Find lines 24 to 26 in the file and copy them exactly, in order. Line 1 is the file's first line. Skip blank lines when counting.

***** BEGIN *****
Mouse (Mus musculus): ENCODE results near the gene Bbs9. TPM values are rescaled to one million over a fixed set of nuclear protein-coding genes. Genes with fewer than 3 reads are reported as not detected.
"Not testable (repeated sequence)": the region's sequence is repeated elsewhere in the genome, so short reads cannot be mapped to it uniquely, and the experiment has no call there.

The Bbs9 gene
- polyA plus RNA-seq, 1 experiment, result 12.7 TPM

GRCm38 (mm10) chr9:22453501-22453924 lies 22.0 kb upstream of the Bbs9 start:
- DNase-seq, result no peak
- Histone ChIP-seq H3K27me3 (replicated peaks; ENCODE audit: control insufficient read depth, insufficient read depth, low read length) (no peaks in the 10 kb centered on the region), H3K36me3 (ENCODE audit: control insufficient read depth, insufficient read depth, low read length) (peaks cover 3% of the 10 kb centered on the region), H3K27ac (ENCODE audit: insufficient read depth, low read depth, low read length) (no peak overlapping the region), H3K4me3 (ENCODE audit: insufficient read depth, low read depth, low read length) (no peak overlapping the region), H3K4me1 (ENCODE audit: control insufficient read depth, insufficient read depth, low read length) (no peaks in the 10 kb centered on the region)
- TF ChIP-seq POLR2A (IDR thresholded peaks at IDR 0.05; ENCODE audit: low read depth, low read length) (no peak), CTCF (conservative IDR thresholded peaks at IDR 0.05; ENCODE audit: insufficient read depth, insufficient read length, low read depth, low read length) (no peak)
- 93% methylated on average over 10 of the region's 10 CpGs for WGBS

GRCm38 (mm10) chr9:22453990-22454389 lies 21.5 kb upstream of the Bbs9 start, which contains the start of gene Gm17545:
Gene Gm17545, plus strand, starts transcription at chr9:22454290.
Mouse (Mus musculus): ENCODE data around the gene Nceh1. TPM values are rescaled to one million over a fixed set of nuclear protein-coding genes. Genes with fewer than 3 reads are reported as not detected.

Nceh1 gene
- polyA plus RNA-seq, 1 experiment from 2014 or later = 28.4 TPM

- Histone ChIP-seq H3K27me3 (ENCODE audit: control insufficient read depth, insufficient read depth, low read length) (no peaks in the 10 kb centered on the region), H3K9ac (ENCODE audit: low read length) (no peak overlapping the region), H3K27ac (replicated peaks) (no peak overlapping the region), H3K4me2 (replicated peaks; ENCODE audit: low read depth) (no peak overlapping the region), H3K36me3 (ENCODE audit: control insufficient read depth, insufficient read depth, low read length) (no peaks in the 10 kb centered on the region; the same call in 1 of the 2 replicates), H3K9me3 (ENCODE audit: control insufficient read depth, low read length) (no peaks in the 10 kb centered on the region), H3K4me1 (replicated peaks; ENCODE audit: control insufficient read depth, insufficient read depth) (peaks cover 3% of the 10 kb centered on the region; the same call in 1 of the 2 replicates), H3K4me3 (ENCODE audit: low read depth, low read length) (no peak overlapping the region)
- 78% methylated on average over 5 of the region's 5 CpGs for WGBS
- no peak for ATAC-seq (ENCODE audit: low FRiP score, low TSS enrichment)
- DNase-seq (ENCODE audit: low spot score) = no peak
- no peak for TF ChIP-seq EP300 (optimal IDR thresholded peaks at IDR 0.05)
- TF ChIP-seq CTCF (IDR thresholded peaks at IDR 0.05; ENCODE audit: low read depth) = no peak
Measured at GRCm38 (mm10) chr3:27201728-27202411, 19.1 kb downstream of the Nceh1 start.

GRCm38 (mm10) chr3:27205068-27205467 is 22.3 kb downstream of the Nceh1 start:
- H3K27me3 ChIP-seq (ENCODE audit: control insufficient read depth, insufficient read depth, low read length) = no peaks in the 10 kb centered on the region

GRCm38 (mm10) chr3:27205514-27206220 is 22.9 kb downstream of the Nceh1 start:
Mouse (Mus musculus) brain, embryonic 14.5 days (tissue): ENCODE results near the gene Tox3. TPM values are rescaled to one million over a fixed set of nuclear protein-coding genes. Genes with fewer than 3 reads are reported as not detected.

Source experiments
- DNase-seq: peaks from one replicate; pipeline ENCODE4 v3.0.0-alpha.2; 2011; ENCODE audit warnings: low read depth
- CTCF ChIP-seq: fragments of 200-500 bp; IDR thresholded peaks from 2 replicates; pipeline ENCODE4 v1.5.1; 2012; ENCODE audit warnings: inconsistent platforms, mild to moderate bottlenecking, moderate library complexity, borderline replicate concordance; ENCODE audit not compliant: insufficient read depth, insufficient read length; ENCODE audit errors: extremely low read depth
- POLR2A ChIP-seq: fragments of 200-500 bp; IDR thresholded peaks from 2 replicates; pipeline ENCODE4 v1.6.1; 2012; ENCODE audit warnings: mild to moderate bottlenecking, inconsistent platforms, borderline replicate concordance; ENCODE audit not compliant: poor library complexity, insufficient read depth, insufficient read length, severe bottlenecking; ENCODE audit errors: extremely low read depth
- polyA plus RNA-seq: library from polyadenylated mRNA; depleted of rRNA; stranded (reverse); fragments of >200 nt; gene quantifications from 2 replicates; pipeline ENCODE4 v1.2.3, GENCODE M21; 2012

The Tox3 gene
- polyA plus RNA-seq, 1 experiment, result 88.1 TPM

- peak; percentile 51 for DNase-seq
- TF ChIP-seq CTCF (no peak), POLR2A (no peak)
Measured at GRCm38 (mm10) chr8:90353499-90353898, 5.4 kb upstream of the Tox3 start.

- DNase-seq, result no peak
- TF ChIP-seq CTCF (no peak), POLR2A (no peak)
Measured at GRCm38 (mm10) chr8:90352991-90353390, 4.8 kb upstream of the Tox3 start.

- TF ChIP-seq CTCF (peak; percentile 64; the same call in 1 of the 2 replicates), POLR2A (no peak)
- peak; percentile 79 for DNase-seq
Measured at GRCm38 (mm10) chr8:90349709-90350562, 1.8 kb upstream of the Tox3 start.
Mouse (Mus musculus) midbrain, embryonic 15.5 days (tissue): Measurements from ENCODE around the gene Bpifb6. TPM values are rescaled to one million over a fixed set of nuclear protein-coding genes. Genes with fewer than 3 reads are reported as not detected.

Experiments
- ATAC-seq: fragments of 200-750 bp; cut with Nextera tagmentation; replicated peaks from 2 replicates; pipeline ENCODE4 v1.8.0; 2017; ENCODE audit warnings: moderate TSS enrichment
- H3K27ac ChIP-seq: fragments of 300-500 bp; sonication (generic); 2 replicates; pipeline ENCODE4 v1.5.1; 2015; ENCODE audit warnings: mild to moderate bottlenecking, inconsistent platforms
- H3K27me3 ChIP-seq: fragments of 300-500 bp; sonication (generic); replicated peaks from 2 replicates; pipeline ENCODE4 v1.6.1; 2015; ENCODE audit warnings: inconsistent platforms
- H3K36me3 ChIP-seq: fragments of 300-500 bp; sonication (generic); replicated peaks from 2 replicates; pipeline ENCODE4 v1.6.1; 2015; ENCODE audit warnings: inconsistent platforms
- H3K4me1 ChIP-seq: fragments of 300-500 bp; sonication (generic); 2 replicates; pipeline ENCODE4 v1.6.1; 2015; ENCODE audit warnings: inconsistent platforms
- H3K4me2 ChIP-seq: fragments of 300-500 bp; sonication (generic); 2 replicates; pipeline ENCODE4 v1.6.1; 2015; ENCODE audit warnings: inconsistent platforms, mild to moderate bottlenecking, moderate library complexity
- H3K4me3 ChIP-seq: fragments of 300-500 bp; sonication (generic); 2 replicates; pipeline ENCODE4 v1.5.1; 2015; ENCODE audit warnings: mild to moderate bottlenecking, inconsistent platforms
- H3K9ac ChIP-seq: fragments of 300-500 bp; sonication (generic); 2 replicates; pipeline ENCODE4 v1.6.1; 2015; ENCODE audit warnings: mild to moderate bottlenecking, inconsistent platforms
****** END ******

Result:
GRCm38 (mm10) chr3:27205514-27206220 is 22.9 kb downstream of the Nceh1 start:
Mouse (Mus musculus) brain, embryonic 14.5 days (tissue): ENCODE results near the gene Tox3. TPM values are rescaled to one million over a fixed set of nuclear protein-coding genes. Genes with fewer than 3 reads are reported as not detected.

Source experiments